Buying Free Speed
- Price: $15.99
- Reviewed by: James Haycraft
- Reviewed on: August 13, 2015
Our experiences and opinions after testing the newest triathlon products out there.
It’s about that time of year: the time where the biggest races of each person’s season are usually taking place. In North Carolina it is probably almost without question the best time of year to be training. As it so happens, many athletes are also coming up on their biggest and most important races of the year. There are plenty of half and full distance races to satisfy even the most discriminating triathlete palate.
On that note, let’s dive into a brief (but hopefully enlightening) discussion on racing. More specifically, let’s talk about the cycling portion of a triathlon. To further specify the direction of this conversation we’re going to be thinking about “buying” speed. This aspect of triathlon cycling is for some the most frustrating. Why should your wallet help you go faster? For others, however, it is one of the most fun and interesting components of triathlon cycling. I would definitely classify myself as being a member of the latter camp, in case you hadn’t already guessed.
There are many obvious ways most athletes purchase speed. Most of the time you first pick from the “lowest hanging fruit” that is suspended from the “Getting Faster” tree (oh, you’ve never heard of that tree?). The easiest choices that represent the most watts saved per dollar spend. Aero helmet, apparel choice, front wheel, rear wheel, disc cover, minimalist hydration/storage approach, etc are all relatively easy “buys” as far as aero-upgrades make. Adjusting a position to achieve a lower overall drag on the “system” while still remaining sustainable is an extremely viable option as well (but that’s a whole separate discussion BUT this should be your PRIMARY thought to be honest).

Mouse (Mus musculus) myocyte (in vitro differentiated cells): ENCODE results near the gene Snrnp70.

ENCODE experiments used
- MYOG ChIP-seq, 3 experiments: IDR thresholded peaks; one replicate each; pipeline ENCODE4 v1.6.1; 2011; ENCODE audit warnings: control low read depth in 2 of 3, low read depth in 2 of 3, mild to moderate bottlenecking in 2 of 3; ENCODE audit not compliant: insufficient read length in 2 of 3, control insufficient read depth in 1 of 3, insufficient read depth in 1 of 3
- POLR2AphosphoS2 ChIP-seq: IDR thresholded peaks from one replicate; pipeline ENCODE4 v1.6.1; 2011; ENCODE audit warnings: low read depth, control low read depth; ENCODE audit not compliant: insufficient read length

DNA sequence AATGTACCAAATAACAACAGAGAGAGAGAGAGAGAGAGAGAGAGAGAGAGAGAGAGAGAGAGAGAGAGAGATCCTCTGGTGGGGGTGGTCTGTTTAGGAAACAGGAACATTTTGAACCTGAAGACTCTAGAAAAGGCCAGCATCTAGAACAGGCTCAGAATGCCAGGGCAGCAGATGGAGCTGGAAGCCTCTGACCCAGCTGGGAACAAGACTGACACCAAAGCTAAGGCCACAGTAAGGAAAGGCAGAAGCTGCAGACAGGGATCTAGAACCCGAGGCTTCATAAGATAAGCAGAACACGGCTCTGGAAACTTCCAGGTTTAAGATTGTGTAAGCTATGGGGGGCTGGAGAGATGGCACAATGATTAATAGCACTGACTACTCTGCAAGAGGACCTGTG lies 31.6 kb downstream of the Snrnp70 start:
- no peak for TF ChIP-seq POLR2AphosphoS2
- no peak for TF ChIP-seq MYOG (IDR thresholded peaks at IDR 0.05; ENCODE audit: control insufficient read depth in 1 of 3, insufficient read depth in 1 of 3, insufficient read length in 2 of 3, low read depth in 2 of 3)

What is frequently overlooked, however, is one of the best and most guaranteed ways of saving time on the bike course: your tube and tire choice.
All the talk in triathlon cycling these days revolves primarily around whether something is aerodynamic or not. It’s a very trendy thing to talk about (and if you ever want to talk about it I am ready for you!). What I am going to talk about today, however, is rolling resistance. “What’s that,” you may find yourself saying…
The term “rolling resistance” refers to the energy that is lost when the tire is rolling and the main reason for this loss of energy is that the tire is constantly deforming (thanks to Schwalbe for that great explanation). The materials used and the overall construction of the tire (casing, tread, etc), the tube type, and the air pressure are the primary influencers of your bike’s rolling resistance.
“That’s great, James. Good info. What the heck does it mean to me?”
Good question. Rolling resistance is a huge component in having an efficient bike setup for your triathlons (and for cycling in general). Because rolling resistance “gains” are not on an exponential curve like aerodynamic gains (the faster you go the more aerodynamic resistance you face) it is much easier to “count on” improvements in rolling resistance. By selecting good tires and tubes and inflating them to the appropriate pressure for your body weight you can expect relatively dramatic gains from these simple choices you make regarding your equipment.